CM Nitish Kumar to hold internal meeting as Encephalitis death toll crosses 100
- Encephalitis syndrome death toll crossed 100 in Muzaffarpur, Bihar, on Monday.
Nitish Kumarhas called an emergency meeting with senior health officers.
- ₹400,000 Ex-gratia announced for the families.
Bihar is witnessing an outbreak of Acute Encephalitis Syndrome (AES) as the death toll crossed 100 on Monday.
Ten more children died due the syndrome on Monday in Muzaffarpur district’s Sri Krishna Medical College and Hospital (SKMCH) in Bihar, medical superintendent of the hospital, Sunil Shahi, informed media on Monday.
Bihar Chief Minister Nitish Kumar has called in an urgent internal meeting to take stock of the situation. Senior officers of the Health ministry are expected to attend the meeting.
Earlier, on Saturday, Bihar Health Minister Mangal Pandey had said that the state government is doing its best to save the children, reported ANI.
“Everything is being made available, from medicines to doctors. We have even called doctors and nurses from AIIMS in Patna,” Pandey said, adding that protocol is being adhered to while monitoring things, as per The Quint.
The minister also said that six ambulances will be operational at the hospital from Friday and a new ward with 100-bed capacity will be made operational soon, after holding a meeting with SKMCH staff.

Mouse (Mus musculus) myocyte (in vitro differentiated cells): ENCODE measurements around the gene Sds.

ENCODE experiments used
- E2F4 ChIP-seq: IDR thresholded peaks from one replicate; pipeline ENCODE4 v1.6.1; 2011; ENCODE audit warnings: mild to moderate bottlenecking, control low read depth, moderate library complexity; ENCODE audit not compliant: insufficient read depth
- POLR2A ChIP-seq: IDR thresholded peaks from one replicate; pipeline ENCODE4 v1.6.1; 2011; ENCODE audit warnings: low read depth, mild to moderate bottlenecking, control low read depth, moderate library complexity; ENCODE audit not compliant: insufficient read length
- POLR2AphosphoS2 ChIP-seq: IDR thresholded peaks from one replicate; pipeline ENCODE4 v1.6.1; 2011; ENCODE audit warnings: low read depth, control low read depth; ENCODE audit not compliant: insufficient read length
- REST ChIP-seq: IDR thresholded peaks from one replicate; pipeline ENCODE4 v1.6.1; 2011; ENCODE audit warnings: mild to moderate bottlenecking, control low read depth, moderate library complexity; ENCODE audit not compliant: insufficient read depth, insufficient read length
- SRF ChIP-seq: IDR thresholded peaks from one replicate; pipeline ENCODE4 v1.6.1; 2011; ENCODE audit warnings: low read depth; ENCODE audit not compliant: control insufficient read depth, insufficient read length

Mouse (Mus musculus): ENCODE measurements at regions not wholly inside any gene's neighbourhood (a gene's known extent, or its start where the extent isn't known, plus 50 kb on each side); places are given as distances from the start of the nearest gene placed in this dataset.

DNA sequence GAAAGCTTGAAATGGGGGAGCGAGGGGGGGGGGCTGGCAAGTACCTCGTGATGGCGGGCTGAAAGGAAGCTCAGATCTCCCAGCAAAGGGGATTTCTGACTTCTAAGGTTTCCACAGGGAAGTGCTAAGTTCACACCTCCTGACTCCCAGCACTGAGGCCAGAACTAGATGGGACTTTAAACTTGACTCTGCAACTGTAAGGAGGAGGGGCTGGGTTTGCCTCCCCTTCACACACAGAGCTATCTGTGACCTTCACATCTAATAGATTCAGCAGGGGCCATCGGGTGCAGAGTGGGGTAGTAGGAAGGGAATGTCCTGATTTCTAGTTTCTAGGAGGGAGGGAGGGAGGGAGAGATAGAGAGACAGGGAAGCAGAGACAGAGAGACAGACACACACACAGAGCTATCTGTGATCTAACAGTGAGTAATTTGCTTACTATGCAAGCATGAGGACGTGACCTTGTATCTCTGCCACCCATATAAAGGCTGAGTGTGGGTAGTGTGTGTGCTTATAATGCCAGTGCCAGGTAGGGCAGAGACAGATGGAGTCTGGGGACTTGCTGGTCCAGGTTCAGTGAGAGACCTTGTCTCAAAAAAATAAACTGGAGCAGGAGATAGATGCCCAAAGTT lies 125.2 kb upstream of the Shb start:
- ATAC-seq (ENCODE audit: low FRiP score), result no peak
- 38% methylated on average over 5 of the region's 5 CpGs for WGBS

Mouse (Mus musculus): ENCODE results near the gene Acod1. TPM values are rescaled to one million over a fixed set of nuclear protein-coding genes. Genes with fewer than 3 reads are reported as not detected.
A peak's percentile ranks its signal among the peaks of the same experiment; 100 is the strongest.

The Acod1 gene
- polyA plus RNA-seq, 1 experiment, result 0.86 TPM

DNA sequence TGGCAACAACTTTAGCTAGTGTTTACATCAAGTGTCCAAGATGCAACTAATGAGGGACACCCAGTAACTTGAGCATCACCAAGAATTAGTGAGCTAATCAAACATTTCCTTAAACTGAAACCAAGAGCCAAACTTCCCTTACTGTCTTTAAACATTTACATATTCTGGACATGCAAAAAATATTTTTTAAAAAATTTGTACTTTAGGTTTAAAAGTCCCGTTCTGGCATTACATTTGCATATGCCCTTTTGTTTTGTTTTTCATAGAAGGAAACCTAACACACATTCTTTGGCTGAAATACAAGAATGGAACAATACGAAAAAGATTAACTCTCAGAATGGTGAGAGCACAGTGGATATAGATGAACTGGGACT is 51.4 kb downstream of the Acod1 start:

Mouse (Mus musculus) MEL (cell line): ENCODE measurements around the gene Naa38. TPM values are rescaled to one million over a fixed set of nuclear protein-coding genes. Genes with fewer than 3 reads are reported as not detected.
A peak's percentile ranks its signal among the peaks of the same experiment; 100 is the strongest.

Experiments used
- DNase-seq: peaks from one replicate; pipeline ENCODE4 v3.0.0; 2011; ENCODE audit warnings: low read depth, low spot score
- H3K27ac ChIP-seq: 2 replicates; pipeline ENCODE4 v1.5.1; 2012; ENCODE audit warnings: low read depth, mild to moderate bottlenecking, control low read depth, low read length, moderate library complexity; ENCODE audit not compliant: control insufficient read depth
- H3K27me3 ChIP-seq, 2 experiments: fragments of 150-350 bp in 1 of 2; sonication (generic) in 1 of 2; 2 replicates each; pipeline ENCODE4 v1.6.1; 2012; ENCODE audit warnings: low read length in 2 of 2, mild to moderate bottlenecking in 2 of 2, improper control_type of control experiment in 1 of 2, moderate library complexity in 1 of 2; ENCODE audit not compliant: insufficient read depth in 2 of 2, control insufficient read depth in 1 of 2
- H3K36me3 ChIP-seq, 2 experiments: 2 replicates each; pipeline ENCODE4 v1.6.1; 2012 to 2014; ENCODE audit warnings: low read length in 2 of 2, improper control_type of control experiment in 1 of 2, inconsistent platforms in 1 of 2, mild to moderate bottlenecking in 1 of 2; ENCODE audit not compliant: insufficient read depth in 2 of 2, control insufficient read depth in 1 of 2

CM Kumar expressed grief over the unfortunate deaths and announced an ex-gratia of ₹400 ,000 for the families who have lost their children.
Encephalitis and Bihar
Bihar has been affected by the disease before. In 2014, encephalitis, caused 379 deaths in Bihar. It was said to be due to the delay in implementation of centre’s ambitious project to curb the disease. The then Health Minister, Dr Harsha Vardhan had then visited SKMCH and announced a 100-bed super-speciality facility which is still incomplete. On Sunday, Vardhan said it will be operational in six months.
A 10-bed facility for treatment of children also awaits completion.
Encephalitis deaths in Muzaffarpur, and adjoining places such as, Sitamarthi, Motihari, Sheohar and Vaishali have been an annual feature for the last three decades. Another lapse in this prevailing problem was a weak awareness campaign by the government.
Director-in-Chief, Disease Control, Bihar, RD Ranjan, after his visit to Muzaffarpur on Friday, 14 June, said, “We can confirm the data as of 10 June.” Till then, 34 deaths had taken place and 109 cases of brain fever were reported. He reiterated that none of the deaths, till then, have been caused by AES. “The casualties were result of hypoglycaemia,” Ranjan told Quint.